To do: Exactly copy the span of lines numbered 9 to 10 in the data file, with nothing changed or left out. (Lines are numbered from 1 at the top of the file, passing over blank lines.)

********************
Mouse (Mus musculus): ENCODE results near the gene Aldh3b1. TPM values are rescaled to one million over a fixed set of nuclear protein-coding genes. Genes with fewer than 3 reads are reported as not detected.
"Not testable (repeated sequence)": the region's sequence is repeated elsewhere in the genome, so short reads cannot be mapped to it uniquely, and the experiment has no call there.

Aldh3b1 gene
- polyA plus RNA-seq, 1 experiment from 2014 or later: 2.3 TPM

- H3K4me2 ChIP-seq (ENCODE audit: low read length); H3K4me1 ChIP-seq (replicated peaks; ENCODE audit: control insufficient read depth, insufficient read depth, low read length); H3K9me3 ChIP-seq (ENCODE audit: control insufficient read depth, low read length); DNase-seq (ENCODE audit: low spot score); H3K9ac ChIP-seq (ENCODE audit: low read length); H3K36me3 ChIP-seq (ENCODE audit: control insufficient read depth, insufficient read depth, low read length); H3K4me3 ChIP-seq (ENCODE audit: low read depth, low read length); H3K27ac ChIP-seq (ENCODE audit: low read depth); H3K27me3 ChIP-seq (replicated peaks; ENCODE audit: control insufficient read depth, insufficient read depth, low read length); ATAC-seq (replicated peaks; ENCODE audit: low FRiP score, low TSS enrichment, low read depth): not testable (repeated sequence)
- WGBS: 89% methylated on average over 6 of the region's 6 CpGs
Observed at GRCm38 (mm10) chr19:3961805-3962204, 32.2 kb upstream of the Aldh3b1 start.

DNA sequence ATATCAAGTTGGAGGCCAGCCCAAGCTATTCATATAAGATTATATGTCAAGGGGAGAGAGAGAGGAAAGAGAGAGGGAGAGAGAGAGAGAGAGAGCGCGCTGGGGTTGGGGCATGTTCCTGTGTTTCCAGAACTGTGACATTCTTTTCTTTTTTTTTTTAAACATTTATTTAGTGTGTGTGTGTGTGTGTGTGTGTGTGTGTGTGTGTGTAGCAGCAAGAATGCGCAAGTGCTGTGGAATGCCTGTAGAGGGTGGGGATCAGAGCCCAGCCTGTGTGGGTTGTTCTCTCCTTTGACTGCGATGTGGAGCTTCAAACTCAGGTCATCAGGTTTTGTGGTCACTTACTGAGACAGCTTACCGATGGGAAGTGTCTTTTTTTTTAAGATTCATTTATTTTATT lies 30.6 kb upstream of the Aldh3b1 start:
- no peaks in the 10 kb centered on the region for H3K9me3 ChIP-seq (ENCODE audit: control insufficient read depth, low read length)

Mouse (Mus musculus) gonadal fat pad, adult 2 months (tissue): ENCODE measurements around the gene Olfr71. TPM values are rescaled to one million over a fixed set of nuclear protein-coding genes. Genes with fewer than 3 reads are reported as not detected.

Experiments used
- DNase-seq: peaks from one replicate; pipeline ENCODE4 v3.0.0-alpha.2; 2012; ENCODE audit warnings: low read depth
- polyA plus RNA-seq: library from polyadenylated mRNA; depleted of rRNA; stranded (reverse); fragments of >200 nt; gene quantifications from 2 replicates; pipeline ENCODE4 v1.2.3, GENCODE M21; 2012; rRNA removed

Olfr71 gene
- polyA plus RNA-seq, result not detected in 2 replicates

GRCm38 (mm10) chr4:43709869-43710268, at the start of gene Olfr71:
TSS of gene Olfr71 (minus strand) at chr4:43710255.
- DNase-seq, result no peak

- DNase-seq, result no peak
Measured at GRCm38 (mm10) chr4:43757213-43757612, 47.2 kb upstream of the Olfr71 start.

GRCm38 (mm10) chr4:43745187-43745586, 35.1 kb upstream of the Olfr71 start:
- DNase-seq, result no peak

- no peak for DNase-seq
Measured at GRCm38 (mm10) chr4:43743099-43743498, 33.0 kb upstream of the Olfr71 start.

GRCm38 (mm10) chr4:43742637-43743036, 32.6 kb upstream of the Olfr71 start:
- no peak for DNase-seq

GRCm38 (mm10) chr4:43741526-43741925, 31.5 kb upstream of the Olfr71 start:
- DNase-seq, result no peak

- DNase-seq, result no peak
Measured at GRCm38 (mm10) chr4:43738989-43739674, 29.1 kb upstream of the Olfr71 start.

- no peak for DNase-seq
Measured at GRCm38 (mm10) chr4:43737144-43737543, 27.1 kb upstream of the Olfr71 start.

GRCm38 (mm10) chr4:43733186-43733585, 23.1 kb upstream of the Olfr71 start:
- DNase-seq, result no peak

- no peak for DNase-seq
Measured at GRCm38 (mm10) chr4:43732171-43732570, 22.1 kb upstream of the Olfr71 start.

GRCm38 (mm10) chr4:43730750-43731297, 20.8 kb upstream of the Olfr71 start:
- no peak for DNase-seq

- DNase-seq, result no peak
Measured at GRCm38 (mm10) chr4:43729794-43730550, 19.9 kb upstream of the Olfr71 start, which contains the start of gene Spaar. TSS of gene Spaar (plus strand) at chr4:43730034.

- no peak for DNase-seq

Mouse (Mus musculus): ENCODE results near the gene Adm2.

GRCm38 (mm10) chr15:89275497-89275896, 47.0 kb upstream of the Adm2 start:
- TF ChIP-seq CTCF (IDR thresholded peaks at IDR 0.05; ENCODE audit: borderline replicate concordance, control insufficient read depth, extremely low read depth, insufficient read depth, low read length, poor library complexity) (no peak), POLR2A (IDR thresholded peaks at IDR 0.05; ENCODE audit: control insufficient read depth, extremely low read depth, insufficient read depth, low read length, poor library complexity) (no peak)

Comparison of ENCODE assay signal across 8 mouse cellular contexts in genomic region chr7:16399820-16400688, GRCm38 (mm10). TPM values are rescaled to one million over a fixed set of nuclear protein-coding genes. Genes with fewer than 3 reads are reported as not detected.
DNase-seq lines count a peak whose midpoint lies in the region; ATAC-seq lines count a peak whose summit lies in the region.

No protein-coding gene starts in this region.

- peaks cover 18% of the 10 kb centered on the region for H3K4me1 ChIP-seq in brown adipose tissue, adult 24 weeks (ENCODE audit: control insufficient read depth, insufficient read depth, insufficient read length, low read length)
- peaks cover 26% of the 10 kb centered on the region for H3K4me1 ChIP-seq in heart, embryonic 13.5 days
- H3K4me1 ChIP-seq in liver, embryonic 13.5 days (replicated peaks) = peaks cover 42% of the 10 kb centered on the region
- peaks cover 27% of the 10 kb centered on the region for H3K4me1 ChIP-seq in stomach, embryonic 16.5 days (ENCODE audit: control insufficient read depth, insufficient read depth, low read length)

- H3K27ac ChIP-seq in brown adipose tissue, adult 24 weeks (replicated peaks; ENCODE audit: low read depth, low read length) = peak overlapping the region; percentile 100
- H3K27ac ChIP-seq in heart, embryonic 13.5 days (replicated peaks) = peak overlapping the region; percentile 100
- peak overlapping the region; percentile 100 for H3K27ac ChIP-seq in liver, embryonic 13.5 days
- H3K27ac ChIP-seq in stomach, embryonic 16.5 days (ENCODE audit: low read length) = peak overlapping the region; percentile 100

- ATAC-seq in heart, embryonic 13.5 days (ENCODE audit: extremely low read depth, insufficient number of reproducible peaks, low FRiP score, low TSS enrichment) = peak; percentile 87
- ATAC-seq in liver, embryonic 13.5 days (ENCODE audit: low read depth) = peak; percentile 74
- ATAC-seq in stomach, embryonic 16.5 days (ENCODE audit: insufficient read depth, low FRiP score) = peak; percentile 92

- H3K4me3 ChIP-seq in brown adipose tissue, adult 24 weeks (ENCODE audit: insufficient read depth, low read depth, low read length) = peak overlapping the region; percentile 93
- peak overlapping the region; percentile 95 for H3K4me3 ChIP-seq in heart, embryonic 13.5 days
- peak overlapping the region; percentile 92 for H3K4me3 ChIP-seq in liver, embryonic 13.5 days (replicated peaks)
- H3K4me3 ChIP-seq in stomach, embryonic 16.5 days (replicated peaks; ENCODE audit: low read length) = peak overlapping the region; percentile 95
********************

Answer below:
- no peaks in the 10 kb centered on the region for H3K9me3 ChIP-seq (ENCODE audit: control insufficient read depth, low read length)

Mouse (Mus musculus) gonadal fat pad, adult 2 months (tissue): ENCODE measurements around the gene Olfr71. TPM values are rescaled to one million over a fixed set of nuclear protein-coding genes. Genes with fewer than 3 reads are reported as not detected.